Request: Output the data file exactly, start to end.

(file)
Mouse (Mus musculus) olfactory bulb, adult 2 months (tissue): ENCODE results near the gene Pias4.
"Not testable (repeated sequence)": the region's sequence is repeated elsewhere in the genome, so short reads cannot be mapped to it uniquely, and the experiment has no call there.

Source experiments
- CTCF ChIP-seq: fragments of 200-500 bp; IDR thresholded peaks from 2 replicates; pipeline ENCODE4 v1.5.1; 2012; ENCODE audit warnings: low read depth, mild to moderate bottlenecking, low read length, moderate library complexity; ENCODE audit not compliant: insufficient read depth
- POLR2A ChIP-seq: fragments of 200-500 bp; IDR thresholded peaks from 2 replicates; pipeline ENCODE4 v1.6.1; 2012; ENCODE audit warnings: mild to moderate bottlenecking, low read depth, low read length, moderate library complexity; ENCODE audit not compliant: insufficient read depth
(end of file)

Mouse (Mus musculus) olfactory bulb, adult 2 months (tissue): ENCODE results near the gene Pias4.
"Not testable (repeated sequence)": the region's sequence is repeated elsewhere in the genome, so short reads cannot be mapped to it uniquely, and the experiment has no call there.

Source experiments
- CTCF ChIP-seq: fragments of 200-500 bp; IDR thresholded peaks from 2 replicates; pipeline ENCODE4 v1.5.1; 2012; ENCODE audit warnings: low read depth, mild to moderate bottlenecking, low read length, moderate library complexity; ENCODE audit not compliant: insufficient read depth
- POLR2A ChIP-seq: fragments of 200-500 bp; IDR thresholded peaks from 2 replicates; pipeline ENCODE4 v1.6.1; 2012; ENCODE audit warnings: mild to moderate bottlenecking, low read depth, low read length, moderate library complexity; ENCODE audit not compliant: insufficient read depth